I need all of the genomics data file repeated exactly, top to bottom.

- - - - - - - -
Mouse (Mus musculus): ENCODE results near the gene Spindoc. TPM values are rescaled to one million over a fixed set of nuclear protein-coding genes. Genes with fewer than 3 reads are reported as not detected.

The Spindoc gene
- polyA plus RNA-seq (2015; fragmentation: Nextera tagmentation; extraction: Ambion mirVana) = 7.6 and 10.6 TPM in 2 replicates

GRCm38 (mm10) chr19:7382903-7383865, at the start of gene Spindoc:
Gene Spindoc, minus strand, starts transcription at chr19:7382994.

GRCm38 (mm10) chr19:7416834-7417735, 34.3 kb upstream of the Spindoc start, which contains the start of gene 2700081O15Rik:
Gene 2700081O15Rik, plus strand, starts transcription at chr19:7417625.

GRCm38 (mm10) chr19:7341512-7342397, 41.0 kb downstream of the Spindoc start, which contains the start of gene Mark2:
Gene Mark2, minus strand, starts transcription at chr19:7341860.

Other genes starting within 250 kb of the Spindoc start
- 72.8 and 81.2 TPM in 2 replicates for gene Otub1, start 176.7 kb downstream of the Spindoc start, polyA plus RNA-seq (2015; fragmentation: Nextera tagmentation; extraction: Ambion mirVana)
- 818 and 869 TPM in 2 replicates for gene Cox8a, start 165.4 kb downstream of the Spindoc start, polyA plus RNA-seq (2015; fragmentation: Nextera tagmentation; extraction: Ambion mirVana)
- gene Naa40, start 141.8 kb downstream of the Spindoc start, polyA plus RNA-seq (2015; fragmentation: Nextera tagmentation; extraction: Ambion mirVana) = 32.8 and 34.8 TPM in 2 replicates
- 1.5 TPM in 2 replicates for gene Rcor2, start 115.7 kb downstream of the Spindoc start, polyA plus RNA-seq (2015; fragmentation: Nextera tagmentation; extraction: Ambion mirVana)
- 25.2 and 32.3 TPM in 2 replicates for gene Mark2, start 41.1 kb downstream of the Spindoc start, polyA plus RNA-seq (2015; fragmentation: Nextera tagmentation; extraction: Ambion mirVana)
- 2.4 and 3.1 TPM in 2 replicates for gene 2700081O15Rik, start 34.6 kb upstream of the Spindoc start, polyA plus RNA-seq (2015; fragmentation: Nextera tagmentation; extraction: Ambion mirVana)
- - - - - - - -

Mouse (Mus musculus): ENCODE results near the gene Spindoc. TPM values are rescaled to one million over a fixed set of nuclear protein-coding genes. Genes with fewer than 3 reads are reported as not detected.

The Spindoc gene
- polyA plus RNA-seq (2015; fragmentation: Nextera tagmentation; extraction: Ambion mirVana) = 7.6 and 10.6 TPM in 2 replicates

GRCm38 (mm10) chr19:7382903-7383865, at the start of gene Spindoc:
Gene Spindoc, minus strand, starts transcription at chr19:7382994.

GRCm38 (mm10) chr19:7416834-7417735, 34.3 kb upstream of the Spindoc start, which contains the start of gene 2700081O15Rik:
Gene 2700081O15Rik, plus strand, starts transcription at chr19:7417625.

GRCm38 (mm10) chr19:7341512-7342397, 41.0 kb downstream of the Spindoc start, which contains the start of gene Mark2:
Gene Mark2, minus strand, starts transcription at chr19:7341860.

Other genes starting within 250 kb of the Spindoc start
- 72.8 and 81.2 TPM in 2 replicates for gene Otub1, start 176.7 kb downstream of the Spindoc start, polyA plus RNA-seq (2015; fragmentation: Nextera tagmentation; extraction: Ambion mirVana)
- 818 and 869 TPM in 2 replicates for gene Cox8a, start 165.4 kb downstream of the Spindoc start, polyA plus RNA-seq (2015; fragmentation: Nextera tagmentation; extraction: Ambion mirVana)
- gene Naa40, start 141.8 kb downstream of the Spindoc start, polyA plus RNA-seq (2015; fragmentation: Nextera tagmentation; extraction: Ambion mirVana) = 32.8 and 34.8 TPM in 2 replicates
- 1.5 TPM in 2 replicates for gene Rcor2, start 115.7 kb downstream of the Spindoc start, polyA plus RNA-seq (2015; fragmentation: Nextera tagmentation; extraction: Ambion mirVana)
- 25.2 and 32.3 TPM in 2 replicates for gene Mark2, start 41.1 kb downstream of the Spindoc start, polyA plus RNA-seq (2015; fragmentation: Nextera tagmentation; extraction: Ambion mirVana)
- 2.4 and 3.1 TPM in 2 replicates for gene 2700081O15Rik, start 34.6 kb upstream of the Spindoc start, polyA plus RNA-seq (2015; fragmentation: Nextera tagmentation; extraction: Ambion mirVana)